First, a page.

Realistically how much of a house construction could a single man do on his own?

Realistically how much of a house construction could a single man do on his own? (obviously talking about a regular brick house)

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  1. 1 month ago
    Anonymous

    All of it

    • 1 month ago
      Anonymous

      yes, the whole damn thing

      check out the 99projects and stud pack youtube channels one is rehabing an old house and the other is erecting a new one.

      granted, the second channel is going mainsteam the first one has been doing everything with little assistance

    • 1 month ago
      Anonymous

      If you do a concrete footing by yourself, it would probably have to be pretty small or done in section. I think this would be the hardest part.

      • 1 month ago
        Anonymous

        If grandpa built a home with a dull saw and a hammer then why couldn't I

        • 1 month ago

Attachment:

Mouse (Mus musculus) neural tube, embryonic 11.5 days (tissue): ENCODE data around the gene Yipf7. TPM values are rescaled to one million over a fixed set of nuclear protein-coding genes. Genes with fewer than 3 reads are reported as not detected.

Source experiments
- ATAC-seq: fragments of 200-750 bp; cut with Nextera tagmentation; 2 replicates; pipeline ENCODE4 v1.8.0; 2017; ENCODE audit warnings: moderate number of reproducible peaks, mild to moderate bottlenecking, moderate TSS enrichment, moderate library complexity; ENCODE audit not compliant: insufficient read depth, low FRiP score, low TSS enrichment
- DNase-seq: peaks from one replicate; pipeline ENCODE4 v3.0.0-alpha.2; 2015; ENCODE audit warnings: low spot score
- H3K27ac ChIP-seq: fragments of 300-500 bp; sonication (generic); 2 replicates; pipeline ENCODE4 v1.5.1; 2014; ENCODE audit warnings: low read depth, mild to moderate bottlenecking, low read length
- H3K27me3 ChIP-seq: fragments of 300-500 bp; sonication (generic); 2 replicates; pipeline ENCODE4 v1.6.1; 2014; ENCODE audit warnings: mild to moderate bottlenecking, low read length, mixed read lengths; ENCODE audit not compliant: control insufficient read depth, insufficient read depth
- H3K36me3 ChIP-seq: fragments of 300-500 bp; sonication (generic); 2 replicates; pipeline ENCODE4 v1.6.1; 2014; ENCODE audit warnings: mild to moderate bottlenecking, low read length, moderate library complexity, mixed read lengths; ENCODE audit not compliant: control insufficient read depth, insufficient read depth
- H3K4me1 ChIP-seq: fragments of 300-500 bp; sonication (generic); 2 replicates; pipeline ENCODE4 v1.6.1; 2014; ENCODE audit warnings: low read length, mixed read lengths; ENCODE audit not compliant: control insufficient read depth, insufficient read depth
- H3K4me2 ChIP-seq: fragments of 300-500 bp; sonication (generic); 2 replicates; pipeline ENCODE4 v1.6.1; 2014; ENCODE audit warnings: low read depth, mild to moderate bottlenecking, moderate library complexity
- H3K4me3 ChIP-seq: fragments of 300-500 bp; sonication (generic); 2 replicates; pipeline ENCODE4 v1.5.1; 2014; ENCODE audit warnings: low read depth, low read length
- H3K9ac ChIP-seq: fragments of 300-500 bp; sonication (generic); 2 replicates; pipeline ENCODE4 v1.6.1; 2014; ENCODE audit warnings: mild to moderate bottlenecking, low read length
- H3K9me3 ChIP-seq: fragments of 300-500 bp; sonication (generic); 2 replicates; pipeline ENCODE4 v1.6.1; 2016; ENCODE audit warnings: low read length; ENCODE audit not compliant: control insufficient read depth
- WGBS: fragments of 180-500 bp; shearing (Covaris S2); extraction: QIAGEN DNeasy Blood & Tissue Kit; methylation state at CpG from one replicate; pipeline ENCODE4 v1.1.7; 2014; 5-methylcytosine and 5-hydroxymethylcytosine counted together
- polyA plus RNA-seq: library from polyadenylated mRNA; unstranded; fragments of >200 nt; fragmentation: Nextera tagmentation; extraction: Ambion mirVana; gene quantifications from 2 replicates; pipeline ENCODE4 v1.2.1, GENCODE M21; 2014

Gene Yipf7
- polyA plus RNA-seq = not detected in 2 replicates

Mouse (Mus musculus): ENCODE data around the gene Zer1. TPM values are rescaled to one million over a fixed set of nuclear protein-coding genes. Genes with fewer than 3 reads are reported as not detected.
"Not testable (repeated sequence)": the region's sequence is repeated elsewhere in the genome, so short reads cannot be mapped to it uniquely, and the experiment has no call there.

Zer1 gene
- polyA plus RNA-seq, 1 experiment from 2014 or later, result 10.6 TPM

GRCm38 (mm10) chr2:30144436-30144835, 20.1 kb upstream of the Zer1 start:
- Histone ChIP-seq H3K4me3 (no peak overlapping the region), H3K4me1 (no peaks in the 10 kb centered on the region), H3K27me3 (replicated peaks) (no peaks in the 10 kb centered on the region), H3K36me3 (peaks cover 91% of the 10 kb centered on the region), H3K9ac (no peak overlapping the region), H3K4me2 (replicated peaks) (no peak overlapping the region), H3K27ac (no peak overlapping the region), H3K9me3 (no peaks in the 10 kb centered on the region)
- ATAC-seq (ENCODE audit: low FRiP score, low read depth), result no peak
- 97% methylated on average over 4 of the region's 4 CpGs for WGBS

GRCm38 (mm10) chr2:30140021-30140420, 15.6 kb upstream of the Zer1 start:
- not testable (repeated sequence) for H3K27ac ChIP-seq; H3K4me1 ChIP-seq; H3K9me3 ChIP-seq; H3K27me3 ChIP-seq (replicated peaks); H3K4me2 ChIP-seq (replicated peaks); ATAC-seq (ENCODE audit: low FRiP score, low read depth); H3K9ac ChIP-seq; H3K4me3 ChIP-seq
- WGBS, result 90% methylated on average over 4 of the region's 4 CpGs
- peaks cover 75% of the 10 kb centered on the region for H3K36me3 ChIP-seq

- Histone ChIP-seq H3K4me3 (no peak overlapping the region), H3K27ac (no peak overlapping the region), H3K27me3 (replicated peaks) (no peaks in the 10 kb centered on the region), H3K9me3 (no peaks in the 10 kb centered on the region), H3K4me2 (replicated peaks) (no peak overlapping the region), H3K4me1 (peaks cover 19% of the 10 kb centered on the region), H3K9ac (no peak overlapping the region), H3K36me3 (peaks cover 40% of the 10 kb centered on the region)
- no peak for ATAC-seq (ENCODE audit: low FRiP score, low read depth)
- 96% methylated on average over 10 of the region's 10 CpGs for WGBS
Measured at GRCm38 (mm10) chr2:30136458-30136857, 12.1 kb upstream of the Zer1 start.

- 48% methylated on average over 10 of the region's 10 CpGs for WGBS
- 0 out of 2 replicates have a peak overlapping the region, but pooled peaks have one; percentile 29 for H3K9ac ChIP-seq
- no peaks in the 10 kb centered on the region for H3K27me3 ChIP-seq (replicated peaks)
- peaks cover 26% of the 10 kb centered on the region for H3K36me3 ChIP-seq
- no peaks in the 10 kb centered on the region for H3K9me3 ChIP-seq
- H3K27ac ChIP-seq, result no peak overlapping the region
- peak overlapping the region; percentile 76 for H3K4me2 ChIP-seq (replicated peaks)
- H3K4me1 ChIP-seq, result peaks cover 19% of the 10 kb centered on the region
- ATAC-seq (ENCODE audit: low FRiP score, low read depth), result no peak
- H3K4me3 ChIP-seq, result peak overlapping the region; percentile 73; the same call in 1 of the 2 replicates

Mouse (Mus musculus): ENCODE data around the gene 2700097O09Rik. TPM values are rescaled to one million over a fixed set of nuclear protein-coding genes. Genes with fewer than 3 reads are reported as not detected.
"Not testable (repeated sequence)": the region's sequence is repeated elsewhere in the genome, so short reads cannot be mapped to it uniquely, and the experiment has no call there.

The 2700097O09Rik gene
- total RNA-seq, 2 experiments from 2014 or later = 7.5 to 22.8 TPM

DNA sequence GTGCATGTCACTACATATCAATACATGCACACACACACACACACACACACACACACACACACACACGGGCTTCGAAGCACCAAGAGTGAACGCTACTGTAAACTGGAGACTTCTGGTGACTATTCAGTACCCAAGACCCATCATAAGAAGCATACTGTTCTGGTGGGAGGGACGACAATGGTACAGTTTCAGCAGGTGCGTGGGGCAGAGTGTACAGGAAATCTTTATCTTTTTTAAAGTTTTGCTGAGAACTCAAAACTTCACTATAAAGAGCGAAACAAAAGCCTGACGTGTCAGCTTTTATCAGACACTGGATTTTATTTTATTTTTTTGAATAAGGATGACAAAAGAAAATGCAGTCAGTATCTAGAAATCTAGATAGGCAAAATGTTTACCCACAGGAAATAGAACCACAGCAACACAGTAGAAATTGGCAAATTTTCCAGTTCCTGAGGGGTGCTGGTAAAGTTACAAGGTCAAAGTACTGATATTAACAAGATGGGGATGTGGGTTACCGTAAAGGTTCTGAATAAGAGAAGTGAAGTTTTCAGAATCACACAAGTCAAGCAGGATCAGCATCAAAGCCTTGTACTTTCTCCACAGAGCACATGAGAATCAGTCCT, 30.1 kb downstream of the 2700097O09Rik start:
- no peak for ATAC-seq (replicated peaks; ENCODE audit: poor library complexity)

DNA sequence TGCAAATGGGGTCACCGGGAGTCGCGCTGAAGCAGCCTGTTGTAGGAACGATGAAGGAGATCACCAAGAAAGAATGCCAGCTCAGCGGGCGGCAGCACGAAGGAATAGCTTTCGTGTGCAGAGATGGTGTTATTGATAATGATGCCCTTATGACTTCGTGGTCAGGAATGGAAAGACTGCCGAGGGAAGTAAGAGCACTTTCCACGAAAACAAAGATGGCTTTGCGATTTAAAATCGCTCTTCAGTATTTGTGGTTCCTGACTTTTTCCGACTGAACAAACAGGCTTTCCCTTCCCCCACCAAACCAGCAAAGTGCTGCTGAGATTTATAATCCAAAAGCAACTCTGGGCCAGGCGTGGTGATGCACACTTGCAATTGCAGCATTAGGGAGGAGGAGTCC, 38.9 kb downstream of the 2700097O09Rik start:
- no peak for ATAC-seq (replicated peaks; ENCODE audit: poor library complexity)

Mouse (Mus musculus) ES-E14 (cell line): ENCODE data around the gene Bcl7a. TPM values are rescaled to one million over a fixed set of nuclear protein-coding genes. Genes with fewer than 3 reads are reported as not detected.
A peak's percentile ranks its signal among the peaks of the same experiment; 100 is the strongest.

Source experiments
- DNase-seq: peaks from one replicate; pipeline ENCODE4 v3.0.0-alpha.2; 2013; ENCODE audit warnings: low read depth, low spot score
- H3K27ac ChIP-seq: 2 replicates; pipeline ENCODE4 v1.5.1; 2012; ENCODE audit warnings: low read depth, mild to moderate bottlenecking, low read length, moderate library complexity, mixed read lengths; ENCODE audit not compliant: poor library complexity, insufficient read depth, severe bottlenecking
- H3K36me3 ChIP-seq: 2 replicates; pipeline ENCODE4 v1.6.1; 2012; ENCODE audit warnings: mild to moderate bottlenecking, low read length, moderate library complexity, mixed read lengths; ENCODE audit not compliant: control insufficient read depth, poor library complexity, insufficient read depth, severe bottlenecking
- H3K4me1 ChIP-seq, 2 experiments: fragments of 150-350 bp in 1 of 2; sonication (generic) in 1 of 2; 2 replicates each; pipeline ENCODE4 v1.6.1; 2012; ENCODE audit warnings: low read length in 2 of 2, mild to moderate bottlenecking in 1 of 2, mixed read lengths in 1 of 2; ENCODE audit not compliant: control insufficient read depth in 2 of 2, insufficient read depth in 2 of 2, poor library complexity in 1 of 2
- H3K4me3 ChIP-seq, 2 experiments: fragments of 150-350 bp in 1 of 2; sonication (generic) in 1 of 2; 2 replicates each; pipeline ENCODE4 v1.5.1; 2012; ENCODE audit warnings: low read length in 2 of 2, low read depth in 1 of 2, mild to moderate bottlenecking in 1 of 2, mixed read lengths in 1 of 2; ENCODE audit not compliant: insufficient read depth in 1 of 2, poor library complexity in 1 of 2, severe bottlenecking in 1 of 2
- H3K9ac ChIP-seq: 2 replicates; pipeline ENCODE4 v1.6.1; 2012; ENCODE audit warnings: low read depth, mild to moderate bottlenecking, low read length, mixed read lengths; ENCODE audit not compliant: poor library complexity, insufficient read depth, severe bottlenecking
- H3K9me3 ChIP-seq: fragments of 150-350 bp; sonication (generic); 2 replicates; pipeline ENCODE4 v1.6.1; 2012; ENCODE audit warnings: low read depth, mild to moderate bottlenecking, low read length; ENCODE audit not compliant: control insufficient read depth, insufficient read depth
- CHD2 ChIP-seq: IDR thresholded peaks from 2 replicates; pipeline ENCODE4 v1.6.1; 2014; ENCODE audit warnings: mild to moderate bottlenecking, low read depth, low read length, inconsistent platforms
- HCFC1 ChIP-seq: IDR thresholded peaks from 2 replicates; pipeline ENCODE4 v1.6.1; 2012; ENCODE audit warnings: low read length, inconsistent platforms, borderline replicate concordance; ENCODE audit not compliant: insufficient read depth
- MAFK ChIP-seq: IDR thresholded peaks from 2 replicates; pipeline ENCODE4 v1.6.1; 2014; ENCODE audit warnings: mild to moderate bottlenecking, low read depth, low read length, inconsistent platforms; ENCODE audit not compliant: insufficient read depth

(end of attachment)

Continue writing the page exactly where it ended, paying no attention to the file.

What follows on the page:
Anonymous

          he probably used wood

        • 1 month ago
          Anonymous

          not saying you couldn't, just physically doing the concrete footing by yourself would probably be the hardest part of a solo house build.

          • 4 weeks ago
            Anonymous

            No biggie, you can hire a concrete truck from local cement factory and pour it by yourself. That counts as diy.

  2. 1 month ago
    Anonymous

    The question isn't how much he could do, the real question is how much SHOULD he do? And for most men, the answer is decidedly not all of it.

    • 1 month ago
      Anonymous

      Do you think stuff like the electricity system?

      • 1 month ago
        Anonymous

        It depends. It's not just going with your skillset and code/safety issues but also with your time. There's a ton of things that will wear you down. Getting permits and blueprints, getting utility service run out there, inspections, etc. all require dealing with irritating municipal departments and they can be unfathomably large dicks. I guess if you're say a retired tradesman who's bored, you can get into it but as someone who works full time, is not a tradesman, and got into a few large rehab projects to hopefully set myself up for later, even just overseeing it all is burning me out, quite frankly. If you've got land, you may just want to buy a prefab home to place on there and save yourself the headache (if the city lets you).